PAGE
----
This is not the only difference between the regime that applies to financial advisers and the regime that will apply to those who recommend loans. The best interests duty will not apply to lenders when they recommend their own loans and will not apply to brokers that only distribute one lender's loans. In short, it means a borrower can go to the bank or a tied broker who will sell them a loan – the customer will know what they are getting, and it will not include independent advice. If, instead, the borrower goes to see a mortgage broker, they can expect the broker to recommend the loan that, with luck, best suits their needs. This seems to be a perfectly sensible model in many respects; but it is one that was roundly rejected by the then government in designing the best interests duty and conflicted remuneration regime for financial advisers back in 2012. That duty and that ban apply equally to the issuer of the financial product, the tied salesperson and the adviser. The Government has been promising to change the definition of general advice for some time to make it easier to provide information and general advice to customers – I reckon it is time to think about whether the law should be changed so that, like what is now proposed for mortgage broking, it distinguishes between a salesperson and adviser and applies different duties to each. That is likely to be much more effective.
If that makes sense, what doesn't make sense is allowing a person who is charged with acting in someone else's interests to receive commission. Commissioner Hayne was alive to this and spoke at length about the irreconcilable conflict between an adviser's duty to act in another person's interest (a mortgage broker will also be an adviser) and their personal interest in being paid a commission – hence his recommendations. The Bill has all the paraphernalia – it has a definition of conflicted remuneration which mirrors the definition under the Corporations Act and it includes provisions banning the payment of conflicted remuneration by lenders and the accepting of conflicted remuneration by brokers. The Explanatory Memorandum explains that the Bill bans conflicted remuneration. But, it doesn't. The Bill bans conflicted remuneration only if regulations are made to do so. There are no draft regulations and there is lots of time for lobbying and compromise.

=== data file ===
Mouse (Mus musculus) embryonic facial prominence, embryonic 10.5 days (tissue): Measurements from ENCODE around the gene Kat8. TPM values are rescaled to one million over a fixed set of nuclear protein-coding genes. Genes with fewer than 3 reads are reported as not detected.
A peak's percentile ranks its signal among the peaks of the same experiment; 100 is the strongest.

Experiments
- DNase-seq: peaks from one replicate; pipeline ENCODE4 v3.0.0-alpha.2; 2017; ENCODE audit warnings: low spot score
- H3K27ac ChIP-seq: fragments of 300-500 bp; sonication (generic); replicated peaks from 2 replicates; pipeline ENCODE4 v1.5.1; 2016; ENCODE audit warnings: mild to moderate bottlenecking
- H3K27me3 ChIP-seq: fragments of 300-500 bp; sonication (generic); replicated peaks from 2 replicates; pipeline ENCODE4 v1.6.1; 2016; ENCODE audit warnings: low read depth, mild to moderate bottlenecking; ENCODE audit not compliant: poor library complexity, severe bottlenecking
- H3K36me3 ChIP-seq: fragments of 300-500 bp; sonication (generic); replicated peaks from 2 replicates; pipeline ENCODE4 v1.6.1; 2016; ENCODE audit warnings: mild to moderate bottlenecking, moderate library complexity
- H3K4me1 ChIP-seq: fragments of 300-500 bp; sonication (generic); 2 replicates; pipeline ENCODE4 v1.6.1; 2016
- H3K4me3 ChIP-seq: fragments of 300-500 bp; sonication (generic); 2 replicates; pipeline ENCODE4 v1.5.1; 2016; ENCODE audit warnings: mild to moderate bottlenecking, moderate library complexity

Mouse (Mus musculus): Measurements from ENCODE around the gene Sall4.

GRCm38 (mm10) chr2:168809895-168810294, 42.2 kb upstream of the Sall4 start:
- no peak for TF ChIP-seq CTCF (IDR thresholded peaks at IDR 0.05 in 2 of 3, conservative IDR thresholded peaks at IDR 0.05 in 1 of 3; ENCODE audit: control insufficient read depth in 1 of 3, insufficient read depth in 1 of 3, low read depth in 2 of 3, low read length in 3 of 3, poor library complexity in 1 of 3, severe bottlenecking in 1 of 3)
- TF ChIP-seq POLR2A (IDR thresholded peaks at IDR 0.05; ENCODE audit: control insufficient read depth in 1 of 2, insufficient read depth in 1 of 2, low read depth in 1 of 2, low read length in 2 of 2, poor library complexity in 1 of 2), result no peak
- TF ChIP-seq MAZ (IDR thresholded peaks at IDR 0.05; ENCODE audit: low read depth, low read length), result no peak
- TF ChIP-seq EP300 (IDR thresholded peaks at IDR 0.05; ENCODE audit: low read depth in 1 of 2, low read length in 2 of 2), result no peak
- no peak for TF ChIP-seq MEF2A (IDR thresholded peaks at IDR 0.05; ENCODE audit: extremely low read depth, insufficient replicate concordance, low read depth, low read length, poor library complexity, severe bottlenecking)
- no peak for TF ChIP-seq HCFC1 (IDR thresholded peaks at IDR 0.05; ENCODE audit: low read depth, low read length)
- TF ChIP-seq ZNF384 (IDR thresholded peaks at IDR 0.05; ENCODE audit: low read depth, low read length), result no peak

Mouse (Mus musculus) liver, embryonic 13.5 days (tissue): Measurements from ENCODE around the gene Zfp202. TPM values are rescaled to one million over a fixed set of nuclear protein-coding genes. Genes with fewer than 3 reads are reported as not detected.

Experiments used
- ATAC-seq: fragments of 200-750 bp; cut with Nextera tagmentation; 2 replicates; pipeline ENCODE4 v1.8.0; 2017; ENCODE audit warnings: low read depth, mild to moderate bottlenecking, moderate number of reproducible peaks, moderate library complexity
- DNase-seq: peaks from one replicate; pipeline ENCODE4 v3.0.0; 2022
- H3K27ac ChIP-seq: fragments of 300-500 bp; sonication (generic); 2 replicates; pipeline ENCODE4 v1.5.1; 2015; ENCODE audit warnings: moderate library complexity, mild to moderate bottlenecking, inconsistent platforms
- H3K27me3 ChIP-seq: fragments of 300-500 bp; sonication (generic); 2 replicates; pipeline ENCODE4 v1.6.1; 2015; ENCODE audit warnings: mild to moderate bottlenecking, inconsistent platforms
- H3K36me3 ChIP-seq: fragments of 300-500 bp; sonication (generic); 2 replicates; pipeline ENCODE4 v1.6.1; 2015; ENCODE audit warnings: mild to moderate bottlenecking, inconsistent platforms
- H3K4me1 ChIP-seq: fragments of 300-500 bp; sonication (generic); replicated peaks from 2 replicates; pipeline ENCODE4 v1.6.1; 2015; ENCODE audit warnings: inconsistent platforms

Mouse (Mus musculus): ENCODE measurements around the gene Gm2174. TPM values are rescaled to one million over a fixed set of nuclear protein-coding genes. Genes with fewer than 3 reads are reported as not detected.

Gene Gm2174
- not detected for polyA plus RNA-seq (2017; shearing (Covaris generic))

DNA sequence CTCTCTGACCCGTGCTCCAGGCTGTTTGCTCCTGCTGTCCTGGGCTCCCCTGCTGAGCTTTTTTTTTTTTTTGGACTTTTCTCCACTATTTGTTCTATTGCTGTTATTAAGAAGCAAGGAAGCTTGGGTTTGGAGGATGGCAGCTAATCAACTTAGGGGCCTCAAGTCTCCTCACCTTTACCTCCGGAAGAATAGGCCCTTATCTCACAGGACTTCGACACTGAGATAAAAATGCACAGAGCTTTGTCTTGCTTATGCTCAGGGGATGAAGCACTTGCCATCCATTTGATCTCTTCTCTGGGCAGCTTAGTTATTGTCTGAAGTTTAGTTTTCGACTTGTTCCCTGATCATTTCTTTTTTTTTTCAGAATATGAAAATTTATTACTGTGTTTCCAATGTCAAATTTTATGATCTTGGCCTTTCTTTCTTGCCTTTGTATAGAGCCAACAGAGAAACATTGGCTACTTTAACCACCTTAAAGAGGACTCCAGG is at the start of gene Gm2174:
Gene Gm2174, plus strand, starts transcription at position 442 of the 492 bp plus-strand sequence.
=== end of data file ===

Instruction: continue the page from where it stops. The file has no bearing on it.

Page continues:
And so to end the year with one of our favourite topics - financial product advice by superannuation funds. This is what ASIC said in the media release about its report on financial advice provided by superannuation funds to their members: 'Overall, we found that the quality of personal advice provided to members was generally appropriate'. Generally appropriate is not really what one might hope for – but even that seems to be overstating what ASIC in fact found, which was that 51% of files reviewed 'did not demonstrate full compliance with the best interests duty'. I think that means 51% of the advice reviewed did not comply with the law. But don't worry, the report includes some practical tips for improvement. Reading this report is, in fact, like entering a parallel universe – what happened to 'Why not litigate?' and has ASIC not noticed what the Full Federal Court has had to say on the same topic?
Well that’s it for 2019 – we will be back in 2020 for our 7th year. I wish you a happy Christmas and a terrific New Year and a big thank you for reading Unravelled.